The Great Chain on Urantia (Preface, page 1 of 2)


 
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Some sixty miles to the east of Nepal is the young kingdom of Bhutan, a mountainous country somewhat larger than Switzerland, consisting essentially of a portion of the southern slopes of the Great Himalayan Range.

The northern border is the crest of that range, Mt. Everest being about one hundred and thirty miles west; and the southern border lying along the edge of the flood plain of the Brahmaputra. The delta of the Ganges, and Calcutta, are some three hundred miles due south.

Not much is known about the early history of Bhutan. There are scrolls and manuscripts in various monastery archives in the mountains, but these have not been systematically studied. It seems that local lords, neptongs, long fought for supremacy. Archery is still the national sport.

Yaks graze on the dry and cool alpine meadows in the summer months. At the opposite extreme, no cultivation or any pasturing is possible in the dense semitropical rain forest of the lower southern slopes, exposed to the wet monsoons. Fifty feet of rain may fall there in three months.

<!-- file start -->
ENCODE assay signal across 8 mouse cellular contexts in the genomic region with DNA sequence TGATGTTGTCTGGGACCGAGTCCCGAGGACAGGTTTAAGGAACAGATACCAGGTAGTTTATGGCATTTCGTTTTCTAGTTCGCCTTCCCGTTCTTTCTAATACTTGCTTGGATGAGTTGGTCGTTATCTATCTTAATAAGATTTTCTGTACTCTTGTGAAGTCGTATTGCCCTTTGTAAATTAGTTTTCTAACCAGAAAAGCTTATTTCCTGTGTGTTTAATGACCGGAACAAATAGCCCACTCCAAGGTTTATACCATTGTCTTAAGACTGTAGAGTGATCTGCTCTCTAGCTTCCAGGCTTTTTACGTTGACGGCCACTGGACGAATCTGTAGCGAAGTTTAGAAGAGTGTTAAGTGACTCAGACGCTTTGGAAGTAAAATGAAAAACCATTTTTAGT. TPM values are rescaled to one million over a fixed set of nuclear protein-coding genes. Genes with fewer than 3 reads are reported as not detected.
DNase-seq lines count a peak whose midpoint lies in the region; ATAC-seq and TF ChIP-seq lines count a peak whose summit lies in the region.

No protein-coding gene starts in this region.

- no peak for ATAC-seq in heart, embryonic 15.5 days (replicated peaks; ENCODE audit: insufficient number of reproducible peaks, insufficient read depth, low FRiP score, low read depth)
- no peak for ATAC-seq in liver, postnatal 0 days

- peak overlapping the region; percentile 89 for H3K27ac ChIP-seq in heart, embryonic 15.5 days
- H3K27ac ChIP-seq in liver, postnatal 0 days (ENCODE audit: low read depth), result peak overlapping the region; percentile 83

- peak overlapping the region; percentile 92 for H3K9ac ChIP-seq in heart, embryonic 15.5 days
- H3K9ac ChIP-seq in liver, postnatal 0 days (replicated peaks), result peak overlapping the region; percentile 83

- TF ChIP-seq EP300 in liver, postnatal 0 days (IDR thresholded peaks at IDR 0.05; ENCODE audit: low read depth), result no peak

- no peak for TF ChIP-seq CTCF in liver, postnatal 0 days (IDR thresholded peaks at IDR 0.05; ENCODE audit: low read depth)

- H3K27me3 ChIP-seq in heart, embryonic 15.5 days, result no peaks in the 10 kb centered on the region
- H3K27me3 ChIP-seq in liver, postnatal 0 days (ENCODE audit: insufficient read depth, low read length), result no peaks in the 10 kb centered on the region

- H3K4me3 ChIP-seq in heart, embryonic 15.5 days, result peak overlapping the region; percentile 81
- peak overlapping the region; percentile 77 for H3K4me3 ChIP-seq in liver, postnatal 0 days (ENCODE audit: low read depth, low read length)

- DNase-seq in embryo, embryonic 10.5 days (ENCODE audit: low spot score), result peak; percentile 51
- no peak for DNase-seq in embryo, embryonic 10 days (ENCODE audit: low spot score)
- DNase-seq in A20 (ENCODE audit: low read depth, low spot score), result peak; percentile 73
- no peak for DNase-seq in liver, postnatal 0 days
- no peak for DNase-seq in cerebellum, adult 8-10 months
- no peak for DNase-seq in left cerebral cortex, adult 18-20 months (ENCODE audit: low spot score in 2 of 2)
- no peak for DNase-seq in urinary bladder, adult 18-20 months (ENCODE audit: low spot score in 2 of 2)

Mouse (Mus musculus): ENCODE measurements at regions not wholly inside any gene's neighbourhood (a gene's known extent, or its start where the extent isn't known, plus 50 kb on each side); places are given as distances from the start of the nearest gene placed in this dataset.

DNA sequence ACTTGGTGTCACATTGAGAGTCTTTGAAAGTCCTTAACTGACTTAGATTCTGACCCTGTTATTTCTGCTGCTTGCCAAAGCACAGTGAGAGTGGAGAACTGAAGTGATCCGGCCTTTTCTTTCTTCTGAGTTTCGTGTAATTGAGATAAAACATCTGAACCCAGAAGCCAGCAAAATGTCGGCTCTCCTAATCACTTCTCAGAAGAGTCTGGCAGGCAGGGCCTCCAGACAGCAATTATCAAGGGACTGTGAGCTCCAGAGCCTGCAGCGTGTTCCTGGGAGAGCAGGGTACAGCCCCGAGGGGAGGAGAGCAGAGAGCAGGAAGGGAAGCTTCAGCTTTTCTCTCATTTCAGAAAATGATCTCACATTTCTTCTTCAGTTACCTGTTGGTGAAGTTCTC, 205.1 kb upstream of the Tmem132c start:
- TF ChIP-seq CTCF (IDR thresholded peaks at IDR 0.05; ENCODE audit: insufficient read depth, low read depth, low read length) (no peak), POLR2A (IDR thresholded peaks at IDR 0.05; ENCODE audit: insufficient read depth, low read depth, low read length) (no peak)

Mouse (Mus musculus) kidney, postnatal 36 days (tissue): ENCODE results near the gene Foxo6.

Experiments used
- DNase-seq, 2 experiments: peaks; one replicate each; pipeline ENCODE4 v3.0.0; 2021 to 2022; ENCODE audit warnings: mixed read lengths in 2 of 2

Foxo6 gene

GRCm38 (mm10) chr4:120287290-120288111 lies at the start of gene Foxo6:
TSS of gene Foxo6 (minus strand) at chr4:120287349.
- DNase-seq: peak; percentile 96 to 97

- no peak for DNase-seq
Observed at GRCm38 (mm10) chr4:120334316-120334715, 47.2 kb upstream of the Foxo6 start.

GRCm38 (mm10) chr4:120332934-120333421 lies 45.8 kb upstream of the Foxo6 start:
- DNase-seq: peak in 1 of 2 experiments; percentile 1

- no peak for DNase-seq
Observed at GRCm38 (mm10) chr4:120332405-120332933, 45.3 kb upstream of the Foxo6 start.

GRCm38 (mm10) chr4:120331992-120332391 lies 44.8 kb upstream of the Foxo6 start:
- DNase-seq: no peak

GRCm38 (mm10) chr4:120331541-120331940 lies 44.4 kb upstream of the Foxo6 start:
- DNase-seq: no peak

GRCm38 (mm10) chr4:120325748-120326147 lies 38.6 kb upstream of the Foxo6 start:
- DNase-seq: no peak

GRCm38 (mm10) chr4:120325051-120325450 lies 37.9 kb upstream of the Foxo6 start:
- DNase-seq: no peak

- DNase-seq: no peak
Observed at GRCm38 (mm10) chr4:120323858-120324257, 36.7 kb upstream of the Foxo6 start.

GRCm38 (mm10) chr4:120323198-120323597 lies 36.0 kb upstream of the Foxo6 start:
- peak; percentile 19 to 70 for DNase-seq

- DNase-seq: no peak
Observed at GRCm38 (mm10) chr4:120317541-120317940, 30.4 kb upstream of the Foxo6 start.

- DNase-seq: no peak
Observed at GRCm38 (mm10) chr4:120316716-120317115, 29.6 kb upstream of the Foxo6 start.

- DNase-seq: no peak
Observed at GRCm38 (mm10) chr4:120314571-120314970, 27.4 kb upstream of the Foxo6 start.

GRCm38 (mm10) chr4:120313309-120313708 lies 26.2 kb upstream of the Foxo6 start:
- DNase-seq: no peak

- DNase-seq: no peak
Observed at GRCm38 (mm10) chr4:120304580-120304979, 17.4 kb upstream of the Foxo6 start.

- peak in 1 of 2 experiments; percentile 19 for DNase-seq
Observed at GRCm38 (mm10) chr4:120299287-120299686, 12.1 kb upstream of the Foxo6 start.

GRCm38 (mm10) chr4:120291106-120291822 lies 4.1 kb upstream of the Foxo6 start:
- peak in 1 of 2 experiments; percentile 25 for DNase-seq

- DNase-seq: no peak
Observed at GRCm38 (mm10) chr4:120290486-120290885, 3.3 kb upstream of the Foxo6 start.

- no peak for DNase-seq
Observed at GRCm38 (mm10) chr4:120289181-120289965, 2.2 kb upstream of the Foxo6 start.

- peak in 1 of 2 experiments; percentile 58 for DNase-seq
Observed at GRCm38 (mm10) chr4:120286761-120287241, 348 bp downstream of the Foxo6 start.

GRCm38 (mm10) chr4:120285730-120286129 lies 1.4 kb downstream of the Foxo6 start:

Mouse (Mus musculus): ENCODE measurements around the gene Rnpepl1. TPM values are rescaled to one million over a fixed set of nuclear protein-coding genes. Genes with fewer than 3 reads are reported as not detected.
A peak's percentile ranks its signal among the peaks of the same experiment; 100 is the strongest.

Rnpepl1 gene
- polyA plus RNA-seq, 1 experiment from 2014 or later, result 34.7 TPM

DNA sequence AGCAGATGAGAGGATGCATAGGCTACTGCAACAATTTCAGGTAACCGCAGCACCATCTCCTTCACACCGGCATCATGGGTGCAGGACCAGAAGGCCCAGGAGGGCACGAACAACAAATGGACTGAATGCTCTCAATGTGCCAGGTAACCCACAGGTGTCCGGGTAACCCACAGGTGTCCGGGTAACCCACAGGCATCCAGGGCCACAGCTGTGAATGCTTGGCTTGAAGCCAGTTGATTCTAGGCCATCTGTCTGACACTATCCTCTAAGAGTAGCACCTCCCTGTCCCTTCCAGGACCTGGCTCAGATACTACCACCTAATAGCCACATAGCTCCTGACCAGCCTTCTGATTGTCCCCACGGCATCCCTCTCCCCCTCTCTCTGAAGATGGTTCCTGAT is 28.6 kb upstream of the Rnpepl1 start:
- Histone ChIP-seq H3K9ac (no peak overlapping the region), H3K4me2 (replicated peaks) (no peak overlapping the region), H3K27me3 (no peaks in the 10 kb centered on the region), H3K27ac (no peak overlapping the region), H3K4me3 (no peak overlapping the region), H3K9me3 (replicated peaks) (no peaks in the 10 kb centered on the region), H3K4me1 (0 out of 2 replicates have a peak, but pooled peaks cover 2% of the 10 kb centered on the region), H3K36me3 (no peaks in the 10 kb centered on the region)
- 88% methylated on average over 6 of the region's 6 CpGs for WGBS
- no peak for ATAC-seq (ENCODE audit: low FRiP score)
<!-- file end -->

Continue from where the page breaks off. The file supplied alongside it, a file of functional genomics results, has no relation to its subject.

Within the short distance of some ninety miles, elevation rises from 600 feet to 24,000 feet. This situation has restricted the development of transport, and kept Bhutan long isolated from the mainstream of world affairs. It is a country outside of time, beyond the normal march of progress.

More than half of the approximately one million people of Bhutan, mainly in the northern portion, are of Tibetan origin, speaking and writing Dzongkha, a Tibetan dialect, and following a lamaistic Buddhism. The other large group, primarily Nepalese, practice Hinduism.

Bhutan is unique among the member nations of the UN, in having declared the Yeti its official animal, issuing a series of postage stamps commemorating that creature to illustrate the fact. One of them shows a woman being carried off by a Yeti.

It is speculated the Yeti, or Yeh-Teh, and its variants, the Meh-Teh or Mi-Go, and the Almas, all varieties of the notorious Abominable Snowman, though known mostly from tracks in the Himalayan snows, normally inhabit rain forests, as do its North American cousins, the Sasquatch and Bigfoot. It is thought the wanderings in the mountaintops might have to do with the vitamin rich lichens on the rocks.

The community of Paro, elevation 7700 feet, sits on the banks of a tributary of the Wong Chhu, and is situated midway between the northern border with Tibet and the southern border with India, both being around forty miles distant.

The capital, Thimphu, lies to the east of Paro, again about forty miles away. Each of these population centers are in the western part of Bhutan, close to the border with the older and even smaller Sikkim, another Himalayan kingdom that was closely tied to India at the time of this narrative.

 
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